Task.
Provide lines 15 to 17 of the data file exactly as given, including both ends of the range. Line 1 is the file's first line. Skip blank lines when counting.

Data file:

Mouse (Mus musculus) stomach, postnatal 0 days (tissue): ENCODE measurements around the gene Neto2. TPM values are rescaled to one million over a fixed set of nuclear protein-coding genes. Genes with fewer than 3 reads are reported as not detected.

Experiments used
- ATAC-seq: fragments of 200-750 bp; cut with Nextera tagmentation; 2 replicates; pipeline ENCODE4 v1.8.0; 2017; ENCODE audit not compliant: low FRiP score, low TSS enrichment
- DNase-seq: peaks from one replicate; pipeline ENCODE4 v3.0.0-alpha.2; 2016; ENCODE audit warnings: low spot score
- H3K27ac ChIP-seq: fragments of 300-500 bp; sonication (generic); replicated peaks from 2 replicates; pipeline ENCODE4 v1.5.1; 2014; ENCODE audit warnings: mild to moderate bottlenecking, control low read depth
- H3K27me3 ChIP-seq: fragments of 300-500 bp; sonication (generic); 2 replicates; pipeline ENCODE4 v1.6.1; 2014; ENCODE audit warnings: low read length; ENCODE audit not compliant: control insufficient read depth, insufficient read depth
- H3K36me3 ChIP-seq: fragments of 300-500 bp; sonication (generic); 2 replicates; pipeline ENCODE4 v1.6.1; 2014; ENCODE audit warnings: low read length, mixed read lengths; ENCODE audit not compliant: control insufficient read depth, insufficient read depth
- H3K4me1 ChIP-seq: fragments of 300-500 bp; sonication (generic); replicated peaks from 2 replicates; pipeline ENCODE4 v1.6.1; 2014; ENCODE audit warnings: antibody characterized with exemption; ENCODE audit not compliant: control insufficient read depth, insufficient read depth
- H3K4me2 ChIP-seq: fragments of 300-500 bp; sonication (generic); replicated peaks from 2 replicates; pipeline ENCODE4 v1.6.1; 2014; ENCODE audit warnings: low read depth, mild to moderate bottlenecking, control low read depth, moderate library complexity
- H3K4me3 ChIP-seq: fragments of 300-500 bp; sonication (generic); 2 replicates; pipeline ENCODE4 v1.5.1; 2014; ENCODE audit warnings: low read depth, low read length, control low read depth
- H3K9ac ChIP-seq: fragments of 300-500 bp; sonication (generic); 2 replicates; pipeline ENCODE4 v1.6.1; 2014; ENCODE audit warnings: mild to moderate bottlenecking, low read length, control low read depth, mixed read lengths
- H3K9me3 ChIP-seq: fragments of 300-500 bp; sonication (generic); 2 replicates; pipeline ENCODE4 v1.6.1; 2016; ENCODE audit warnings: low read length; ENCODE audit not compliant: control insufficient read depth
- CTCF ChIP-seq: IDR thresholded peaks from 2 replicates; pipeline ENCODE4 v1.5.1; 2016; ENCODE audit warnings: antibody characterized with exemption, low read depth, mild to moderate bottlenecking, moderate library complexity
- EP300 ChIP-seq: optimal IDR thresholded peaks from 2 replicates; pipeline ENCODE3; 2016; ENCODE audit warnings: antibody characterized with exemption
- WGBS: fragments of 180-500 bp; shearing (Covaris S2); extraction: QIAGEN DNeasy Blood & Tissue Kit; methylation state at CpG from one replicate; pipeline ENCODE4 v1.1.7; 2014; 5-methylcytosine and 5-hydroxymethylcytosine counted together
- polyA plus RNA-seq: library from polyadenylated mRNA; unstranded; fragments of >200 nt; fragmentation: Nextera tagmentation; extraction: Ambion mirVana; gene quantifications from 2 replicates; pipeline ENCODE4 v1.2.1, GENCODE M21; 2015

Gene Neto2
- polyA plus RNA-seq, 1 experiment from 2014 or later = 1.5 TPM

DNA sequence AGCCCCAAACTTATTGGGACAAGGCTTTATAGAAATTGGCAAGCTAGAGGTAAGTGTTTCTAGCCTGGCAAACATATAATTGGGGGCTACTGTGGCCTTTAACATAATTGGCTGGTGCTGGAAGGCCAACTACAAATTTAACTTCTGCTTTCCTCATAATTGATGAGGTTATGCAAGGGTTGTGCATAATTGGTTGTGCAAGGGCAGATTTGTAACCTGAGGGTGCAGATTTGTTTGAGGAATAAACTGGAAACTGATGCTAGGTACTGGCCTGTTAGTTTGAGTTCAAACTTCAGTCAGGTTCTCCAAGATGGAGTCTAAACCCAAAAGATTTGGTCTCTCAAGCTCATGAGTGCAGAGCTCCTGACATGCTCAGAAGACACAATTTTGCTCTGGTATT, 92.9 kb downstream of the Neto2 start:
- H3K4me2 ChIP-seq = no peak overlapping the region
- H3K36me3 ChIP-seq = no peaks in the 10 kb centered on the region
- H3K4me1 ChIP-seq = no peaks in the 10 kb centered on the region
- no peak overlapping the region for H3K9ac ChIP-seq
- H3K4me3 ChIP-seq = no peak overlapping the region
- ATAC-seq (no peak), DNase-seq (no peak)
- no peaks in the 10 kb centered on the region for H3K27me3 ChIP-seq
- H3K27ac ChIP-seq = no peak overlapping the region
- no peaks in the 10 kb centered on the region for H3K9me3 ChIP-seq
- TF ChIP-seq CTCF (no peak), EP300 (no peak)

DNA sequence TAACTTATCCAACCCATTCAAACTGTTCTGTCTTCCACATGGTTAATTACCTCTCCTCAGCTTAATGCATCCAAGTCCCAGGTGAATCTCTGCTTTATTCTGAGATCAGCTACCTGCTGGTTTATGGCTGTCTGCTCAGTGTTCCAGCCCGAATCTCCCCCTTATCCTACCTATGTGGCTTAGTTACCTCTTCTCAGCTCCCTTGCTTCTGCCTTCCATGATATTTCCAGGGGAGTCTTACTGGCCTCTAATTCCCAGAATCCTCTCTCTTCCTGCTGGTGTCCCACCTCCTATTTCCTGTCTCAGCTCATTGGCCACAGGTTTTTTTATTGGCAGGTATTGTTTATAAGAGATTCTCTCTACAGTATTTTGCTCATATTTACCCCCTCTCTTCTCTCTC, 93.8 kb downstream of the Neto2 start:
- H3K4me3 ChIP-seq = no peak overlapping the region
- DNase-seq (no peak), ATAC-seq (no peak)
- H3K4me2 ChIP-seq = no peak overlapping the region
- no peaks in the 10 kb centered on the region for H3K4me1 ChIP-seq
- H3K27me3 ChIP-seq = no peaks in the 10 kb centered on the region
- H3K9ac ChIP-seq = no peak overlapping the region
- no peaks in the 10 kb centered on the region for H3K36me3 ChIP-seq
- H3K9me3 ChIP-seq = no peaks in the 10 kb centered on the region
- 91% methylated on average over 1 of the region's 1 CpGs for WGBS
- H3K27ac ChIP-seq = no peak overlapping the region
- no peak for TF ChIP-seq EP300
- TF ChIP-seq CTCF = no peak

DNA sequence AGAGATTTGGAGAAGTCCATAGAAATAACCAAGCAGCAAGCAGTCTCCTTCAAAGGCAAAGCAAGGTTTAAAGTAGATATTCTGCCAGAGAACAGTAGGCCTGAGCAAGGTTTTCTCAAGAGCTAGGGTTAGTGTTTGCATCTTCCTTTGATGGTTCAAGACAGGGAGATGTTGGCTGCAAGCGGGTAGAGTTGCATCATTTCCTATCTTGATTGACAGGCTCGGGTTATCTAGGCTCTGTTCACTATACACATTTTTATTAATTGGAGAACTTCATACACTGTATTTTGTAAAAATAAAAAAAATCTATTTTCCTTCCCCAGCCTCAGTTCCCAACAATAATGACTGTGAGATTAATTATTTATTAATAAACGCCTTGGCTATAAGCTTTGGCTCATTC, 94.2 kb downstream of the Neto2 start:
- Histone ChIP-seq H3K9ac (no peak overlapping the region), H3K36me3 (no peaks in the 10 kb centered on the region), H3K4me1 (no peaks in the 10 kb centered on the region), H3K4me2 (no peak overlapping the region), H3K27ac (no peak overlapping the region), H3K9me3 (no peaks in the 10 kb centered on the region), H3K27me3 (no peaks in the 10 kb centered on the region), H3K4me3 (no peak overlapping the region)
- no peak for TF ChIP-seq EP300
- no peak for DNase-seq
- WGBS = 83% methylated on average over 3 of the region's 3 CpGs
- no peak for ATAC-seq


- WGBS: fragments of 180-500 bp; shearing (Covaris S2); extraction: QIAGEN DNeasy Blood & Tissue Kit; methylation state at CpG from one replicate; pipeline ENCODE4 v1.1.7; 2014; 5-methylcytosine and 5-hydroxymethylcytosine counted together
- polyA plus RNA-seq: library from polyadenylated mRNA; unstranded; fragments of >200 nt; fragmentation: Nextera tagmentation; extraction: Ambion mirVana; gene quantifications from 2 replicates; pipeline ENCODE4 v1.2.1, GENCODE M21; 2015

Gene Neto2